The opinion of the court was delivered by: Lawrence J. O'Neill United States District Judge
ORDER DENYING PLAINTIFF'S MOTION TO FILE A SUPPLEMENTAL COMPLAINT (ECF Nos. 58, 63)
ORDER STRIKING SUPPLEMENTAL COMPLAINT (ECF No. 59)
Plaintiff Bobby Lee ("Plaintiff") is a state prisoner proceeding pro se and in forma pauperis in this civil rights action pursuant to 42 U.S.C. § 1983. This action is proceeding on Plaintiff's second amended complaint, filed June 1, 2009, against Defendant Wagner for deliberate indifference to medical needs in violation of the Eighth Amendment. On September 9, 2011, Plaintiff filed a motion to filed a supplemental complaint and a supplemental complaint was lodged. (ECF Nos. 58, 59.) Defendant filed an opposition to the motion on September 14, 2011. (ECF No. 63.) Plaintiff moves to file a supplemental complaint because he has now obtained supporting evidence and has cured the deficiencies for the claims that were dismissed for failure to state a claim. Defendant opposes the motion to file a supplemental complaint because the supplemental complaint raises the same claims that have already been dismissed three times for failure to state a claim. Additionally, Plaintiff filed a motion for reconsideration of the order dismissing these claims which was denied. Defendant argues that Plaintiff is attempting to circumvent the denial of reconsideration and requests that the motion be denied.
"On motion and reasonable notice, the court may, on just terms, permit a party to serve a supplemental pleading setting out any transaction, occurrence , or event that happened after the date of the pleading to be supplemented." Fed. R. Civ. P. 15(d). The purpose of the supplemental complaint is to add claims that accrued after suit was filed. Here Plaintiff is clearly not attempting to supplement his complaint, but to file an amended complaint. Therefore, the Court construes Plaintiff's pleading as a motion for the district court to reconsider the order denying his prior motion for reconsideration.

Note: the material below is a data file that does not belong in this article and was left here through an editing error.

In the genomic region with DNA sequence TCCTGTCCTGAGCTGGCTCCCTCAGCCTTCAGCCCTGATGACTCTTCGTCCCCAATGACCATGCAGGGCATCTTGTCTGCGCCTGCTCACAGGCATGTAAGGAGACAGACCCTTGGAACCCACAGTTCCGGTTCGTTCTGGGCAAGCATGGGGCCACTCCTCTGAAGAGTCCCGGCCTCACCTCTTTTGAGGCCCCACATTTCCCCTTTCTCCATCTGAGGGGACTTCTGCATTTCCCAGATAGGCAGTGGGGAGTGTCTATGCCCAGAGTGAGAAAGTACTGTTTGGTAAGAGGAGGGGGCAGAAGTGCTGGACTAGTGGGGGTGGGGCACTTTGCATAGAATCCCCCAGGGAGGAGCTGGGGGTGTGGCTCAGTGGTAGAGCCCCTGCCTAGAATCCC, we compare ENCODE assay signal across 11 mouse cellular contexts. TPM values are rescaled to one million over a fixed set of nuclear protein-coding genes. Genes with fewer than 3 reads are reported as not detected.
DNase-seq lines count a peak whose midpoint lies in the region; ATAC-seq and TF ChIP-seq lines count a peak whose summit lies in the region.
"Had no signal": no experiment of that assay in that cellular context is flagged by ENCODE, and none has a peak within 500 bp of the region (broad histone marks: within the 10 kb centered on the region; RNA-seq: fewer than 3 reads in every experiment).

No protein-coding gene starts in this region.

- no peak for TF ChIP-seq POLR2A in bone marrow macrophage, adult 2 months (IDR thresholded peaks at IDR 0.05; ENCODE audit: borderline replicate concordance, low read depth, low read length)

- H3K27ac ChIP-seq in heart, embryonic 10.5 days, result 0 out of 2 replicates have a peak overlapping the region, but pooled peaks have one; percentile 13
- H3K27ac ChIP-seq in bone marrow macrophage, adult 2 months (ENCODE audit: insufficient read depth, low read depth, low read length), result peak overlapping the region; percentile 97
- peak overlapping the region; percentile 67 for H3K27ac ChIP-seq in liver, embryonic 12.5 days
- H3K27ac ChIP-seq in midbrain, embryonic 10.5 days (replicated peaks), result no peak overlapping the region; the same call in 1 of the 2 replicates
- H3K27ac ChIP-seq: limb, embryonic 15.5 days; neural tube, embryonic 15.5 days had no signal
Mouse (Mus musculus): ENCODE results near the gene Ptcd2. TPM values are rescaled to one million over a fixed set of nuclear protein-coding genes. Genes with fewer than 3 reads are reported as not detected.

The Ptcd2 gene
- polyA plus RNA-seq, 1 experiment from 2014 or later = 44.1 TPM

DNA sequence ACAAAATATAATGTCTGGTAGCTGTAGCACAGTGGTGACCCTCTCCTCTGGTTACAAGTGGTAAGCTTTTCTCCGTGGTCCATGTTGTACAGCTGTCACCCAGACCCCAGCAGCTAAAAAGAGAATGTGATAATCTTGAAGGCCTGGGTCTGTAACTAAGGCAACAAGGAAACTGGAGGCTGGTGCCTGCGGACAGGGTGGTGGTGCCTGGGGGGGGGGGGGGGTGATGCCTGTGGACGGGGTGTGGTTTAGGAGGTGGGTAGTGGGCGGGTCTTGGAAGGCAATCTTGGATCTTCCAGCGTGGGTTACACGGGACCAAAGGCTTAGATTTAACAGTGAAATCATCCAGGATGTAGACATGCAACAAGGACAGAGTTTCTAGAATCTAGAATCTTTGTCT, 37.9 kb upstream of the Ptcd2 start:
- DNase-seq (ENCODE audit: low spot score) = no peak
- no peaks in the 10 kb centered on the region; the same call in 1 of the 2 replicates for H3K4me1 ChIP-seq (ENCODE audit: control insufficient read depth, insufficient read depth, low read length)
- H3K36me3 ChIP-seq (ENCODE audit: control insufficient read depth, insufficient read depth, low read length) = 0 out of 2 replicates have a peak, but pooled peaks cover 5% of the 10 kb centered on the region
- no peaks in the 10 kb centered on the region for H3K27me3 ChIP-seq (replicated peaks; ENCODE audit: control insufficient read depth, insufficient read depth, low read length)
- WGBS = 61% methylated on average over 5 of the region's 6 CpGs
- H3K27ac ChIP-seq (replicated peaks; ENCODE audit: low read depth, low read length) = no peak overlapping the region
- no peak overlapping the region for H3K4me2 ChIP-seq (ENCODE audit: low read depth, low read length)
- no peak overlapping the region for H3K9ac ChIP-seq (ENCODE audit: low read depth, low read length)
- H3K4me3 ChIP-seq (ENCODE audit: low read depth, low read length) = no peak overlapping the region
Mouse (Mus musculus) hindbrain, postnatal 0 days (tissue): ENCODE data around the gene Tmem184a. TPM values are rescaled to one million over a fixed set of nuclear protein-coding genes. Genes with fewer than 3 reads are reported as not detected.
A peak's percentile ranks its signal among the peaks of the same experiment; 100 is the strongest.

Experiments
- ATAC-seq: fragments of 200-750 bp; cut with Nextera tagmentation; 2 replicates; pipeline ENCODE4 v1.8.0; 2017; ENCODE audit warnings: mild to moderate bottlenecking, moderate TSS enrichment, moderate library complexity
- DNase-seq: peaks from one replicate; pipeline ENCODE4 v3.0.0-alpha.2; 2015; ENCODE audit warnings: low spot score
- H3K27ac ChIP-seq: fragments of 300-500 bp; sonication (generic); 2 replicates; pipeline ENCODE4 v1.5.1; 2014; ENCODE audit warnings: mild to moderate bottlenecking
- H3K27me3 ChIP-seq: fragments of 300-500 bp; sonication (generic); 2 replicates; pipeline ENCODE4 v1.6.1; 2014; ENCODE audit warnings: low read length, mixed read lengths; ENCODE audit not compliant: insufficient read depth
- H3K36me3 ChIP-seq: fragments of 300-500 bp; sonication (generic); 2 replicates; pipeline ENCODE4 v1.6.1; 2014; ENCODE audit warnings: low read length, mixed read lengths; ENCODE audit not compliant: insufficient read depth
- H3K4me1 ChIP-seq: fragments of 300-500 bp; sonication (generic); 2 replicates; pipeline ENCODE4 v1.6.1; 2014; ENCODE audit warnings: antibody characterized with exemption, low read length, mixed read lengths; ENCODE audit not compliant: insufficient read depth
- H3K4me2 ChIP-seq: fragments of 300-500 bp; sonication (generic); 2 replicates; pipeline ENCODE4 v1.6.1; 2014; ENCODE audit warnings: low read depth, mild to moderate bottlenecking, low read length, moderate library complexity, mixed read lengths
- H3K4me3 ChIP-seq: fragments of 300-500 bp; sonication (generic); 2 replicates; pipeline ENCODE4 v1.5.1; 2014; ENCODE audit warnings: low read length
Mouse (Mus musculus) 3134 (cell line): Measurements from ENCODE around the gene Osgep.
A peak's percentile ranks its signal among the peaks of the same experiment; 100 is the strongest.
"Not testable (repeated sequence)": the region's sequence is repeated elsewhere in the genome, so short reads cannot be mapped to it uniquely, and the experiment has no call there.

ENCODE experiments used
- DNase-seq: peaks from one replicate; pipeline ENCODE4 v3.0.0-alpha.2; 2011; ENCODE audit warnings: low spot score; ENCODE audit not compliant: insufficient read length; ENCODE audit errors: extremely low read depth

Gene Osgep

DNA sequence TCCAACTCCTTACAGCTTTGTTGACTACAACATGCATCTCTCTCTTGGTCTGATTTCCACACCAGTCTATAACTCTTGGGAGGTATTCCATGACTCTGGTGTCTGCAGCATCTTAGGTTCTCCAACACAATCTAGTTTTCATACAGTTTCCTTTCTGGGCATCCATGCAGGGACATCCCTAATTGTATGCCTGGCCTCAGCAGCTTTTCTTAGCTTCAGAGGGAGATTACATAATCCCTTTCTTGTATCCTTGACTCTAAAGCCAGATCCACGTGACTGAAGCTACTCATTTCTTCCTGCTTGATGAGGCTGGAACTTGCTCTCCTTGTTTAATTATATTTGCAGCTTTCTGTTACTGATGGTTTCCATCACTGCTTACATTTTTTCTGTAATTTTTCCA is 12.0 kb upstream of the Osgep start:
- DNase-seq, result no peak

Pursuant to Rule 60(b) of the Federal Rules of Civil Procedure, "[o]n motion and just terms, the court may relieve a party . . .from a final judgment, order, or proceeding for the following reasons: (1) mistake, inadvertence, surprise, or excusable neglect; (2) newly discovered evidence . . . (3) fraud . . .; or (6) any other reason that justifies relief." Fed. R. Civ. P. 60(b). Where none of these factors is present the motion is properly denied. Fuller v. M.G. Jewelry, 950 F.2d 1437, 1442 (9th Cir. 1991). . Further, Local Rule 230(j) requires, in relevant part, that Plaintiff show "what new or different facts or circumstances are claimed to exist which did not exist or were not shown upon such prior motion, or what other grounds exist for the motion," and "why the facts or circumstances were not shown at the time of the prior motion."
"A motion for reconsideration should not be granted, absent highly unusual circumstances, unless the district court is presented with newly discovered evidence, committed clear error, or if there is an intervening change in the controlling law," and it "may not be used to raise arguments or present evidence for the first time when they could reasonably have been raised earlier in the litigation." Marlyn Nutraceuticals, Inc. v. Mucos Pharma GmbH & Co., 571 F.3d 873, 880 (9th Cir. 2009) (internal quotations marks and citations omitted) (emphasis in original).
Plaintiff's opposition is devoid of any ground entitling Plaintiff to reconsideration of the Court's order and shall be denied.
Accordingly, it is HEREBY ORDERED that:
1. Plaintiff's motion to file a supplemental complaint, filed September 9, 2011, is DENIED; and
2. The supplemental complaint, lodged September 9, 2011, is STRICKEN FROM THE RECORD.
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